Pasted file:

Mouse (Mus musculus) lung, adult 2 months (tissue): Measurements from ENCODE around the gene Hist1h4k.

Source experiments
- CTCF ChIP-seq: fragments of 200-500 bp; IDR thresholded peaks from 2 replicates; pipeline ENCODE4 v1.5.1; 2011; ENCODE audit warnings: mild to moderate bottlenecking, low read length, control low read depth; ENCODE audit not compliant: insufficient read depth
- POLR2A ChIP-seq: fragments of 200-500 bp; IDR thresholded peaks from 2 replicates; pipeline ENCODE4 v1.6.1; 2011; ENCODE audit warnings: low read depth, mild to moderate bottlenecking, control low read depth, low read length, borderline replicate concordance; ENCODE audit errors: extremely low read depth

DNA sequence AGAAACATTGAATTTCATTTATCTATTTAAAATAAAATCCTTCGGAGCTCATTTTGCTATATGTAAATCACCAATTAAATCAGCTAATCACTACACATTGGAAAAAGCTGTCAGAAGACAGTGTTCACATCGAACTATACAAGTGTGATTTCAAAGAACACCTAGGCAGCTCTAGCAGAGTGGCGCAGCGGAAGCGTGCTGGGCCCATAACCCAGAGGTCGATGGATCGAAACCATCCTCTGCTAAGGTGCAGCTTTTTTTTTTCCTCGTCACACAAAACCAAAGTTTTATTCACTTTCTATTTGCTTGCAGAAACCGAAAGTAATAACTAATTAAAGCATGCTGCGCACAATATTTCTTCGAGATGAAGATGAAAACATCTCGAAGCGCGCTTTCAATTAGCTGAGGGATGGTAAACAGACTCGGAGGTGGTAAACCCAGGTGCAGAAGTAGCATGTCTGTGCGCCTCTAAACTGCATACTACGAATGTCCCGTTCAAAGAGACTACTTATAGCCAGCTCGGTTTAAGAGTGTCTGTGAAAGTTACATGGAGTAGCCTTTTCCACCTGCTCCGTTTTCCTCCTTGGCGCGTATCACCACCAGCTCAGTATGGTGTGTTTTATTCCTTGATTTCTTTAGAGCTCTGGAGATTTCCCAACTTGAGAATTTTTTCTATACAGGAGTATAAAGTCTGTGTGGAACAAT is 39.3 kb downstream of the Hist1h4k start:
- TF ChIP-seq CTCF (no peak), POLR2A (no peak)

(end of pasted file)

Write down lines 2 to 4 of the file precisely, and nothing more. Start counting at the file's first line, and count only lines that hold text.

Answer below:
Source experiments
- CTCF ChIP-seq: fragments of 200-500 bp; IDR thresholded peaks from 2 replicates; pipeline ENCODE4 v1.5.1; 2011; ENCODE audit warnings: mild to moderate bottlenecking, low read length, control low read depth; ENCODE audit not compliant: insufficient read depth
- POLR2A ChIP-seq: fragments of 200-500 bp; IDR thresholded peaks from 2 replicates; pipeline ENCODE4 v1.6.1; 2011; ENCODE audit warnings: low read depth, mild to moderate bottlenecking, control low read depth, low read length, borderline replicate concordance; ENCODE audit errors: extremely low read depth